Ed Whitfield with President Gul.

Do you remember how many times you visited Turkey? Do you have any unforgettable moment at your visits? 

My wife and I have had the privilege of visiting Turkey at least 15 times and I continue to be impressed with its people, history, culture, economic growth, and educational institutions. I enjoyed sights like Topkapi Palace, a nerve center of the Ottoman Empire, also enjoyed meeting some of the founders of the AK Party and visiting the tomb of Mustafa Kemal Ataturk, early Christian sites such as Ephesus and of course, Turkish Food is the best!!

How do you see current relations between Turkey and United States?
Like any relationship, there are many challenges that face the strategic Turkey – American alliance. Without elaborating, I will name a few:  Continued NATO Cooperation, recent issues in Syria relating to US Forces cooperating with the YPG, the ongoing PKK Security issue on the Turkish Border, Some U. S. Senators oppose the purchase of F-35 Fighters by Turkey, extradition request relating to Fetullah Gulen, U.S. moving its Embassy in Israel to Jerusalem, Turkey purchase of an air defense system from Russia, increasing lack of trust of U.S. policies by the citizens of Turkey. Despite these areas of contention, I am optimistic that the relationship between our countries can be even stronger. I have had the opportunity to work with Turkey’s Foreign Minister Melvut Cavusoglu and Mike Pompeo, Secretary of State in the United States. Both men are outstanding leaders, understand international relationships and have already had the opportunity to meet and discuss many of the issues facing our countries.

Turkish Caucus was one of the largest group in the Congress, how important having a caucus on Congress? What would you suggest young Turkish-Americans who wants to involve in politics?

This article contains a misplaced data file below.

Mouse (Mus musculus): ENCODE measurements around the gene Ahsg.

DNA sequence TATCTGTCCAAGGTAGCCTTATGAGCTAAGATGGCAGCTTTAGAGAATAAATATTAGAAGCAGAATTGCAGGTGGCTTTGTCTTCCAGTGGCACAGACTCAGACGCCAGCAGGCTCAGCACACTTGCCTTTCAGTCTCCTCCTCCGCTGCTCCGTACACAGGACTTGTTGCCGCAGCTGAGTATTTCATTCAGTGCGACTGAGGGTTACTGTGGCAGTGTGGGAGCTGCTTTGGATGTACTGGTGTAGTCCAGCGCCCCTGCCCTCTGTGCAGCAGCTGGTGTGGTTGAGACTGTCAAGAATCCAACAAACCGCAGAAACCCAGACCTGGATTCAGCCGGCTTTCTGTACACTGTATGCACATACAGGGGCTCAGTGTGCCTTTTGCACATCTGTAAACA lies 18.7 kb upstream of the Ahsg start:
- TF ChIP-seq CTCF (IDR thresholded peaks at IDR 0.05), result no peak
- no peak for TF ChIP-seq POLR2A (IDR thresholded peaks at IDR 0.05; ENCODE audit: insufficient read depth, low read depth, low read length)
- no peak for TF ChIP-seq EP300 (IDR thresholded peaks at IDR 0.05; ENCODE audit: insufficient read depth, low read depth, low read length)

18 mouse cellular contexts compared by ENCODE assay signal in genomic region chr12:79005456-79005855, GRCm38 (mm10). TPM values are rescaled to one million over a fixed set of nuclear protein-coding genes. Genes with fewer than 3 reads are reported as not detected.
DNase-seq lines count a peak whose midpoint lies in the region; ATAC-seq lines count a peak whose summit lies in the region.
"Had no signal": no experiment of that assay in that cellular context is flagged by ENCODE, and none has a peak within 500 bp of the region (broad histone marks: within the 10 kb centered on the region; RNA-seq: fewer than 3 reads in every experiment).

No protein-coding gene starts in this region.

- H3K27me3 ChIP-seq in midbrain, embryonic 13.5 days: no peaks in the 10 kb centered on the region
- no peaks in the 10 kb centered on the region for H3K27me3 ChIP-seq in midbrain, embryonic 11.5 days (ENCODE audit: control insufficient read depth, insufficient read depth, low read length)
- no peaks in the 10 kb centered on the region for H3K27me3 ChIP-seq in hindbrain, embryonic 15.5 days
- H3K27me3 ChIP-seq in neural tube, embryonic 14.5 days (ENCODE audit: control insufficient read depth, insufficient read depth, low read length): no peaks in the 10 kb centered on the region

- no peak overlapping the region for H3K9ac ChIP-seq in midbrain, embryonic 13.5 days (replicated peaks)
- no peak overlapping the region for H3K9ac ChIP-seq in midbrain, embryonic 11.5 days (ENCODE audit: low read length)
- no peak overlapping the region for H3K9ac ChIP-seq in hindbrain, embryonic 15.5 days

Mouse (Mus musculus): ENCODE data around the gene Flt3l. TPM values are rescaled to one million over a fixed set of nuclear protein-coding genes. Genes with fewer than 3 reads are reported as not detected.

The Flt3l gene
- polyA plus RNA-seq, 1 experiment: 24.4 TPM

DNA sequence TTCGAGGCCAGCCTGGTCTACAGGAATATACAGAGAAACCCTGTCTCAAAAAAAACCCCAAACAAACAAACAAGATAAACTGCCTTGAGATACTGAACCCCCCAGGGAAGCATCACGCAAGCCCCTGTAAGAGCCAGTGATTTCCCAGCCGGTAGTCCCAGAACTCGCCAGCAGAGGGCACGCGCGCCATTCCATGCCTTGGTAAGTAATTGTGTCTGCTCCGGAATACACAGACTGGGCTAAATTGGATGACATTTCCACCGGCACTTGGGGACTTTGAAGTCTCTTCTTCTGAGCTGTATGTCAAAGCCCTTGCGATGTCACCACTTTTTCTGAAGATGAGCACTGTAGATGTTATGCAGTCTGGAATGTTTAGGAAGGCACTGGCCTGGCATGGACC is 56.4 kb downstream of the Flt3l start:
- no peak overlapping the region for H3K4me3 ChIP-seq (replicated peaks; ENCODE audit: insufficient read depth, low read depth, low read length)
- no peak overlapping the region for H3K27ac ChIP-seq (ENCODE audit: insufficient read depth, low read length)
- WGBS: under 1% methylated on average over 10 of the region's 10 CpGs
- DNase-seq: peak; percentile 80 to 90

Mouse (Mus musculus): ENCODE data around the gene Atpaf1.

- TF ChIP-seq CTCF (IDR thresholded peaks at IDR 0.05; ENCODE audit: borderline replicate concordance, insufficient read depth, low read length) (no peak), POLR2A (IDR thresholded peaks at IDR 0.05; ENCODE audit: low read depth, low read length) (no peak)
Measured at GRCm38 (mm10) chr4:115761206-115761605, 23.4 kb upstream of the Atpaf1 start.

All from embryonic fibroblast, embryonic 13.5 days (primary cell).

All of us involved with the Turkish Caucus are proud of its status.  There are currently 136 Member of congress in the Caucus and that includes 4 Senators. The Co-Chairs are Congressmen, Steve Chabot R-OH, Pete Sessions R-TX, Steve Cohen D-TN and Gerry Connolly D-VA.  When legislation is discussed or introduced that is harmful to US Turkish Relations, it is important to have Members of the Caucus be able to engage and make sure other members of the House and Senate understand all the ramifications of the proposed legislation.
 
If a young person wants to become involved politically, it would be helpful to obtain a good education, understand the issues and volunteer to help a candidate who they admire and respect. Experience gained from those campaigns will help the individual student to decide if he or she would like to purse [politics as a career. Of course, many people run for political office and serve and then leave public service for jobs and opportunities in the private sector. Although politics is demanding and consumes a lot of time, you have great satisfaction by being able to help people in need, formulate policies that encourage economic growth, thus creating jobs, and setting a tone of moral leadership for the area in your responsibility.

Would you like to add anything?

Thanks very much for allowing me to make a few comments and I remain a supporter of Turkey and look forward to continuing efforts to improve and strengthen U.S. – Turkish Relations (FRIEND OF TURKEY IN THE U.S. CONGRESS)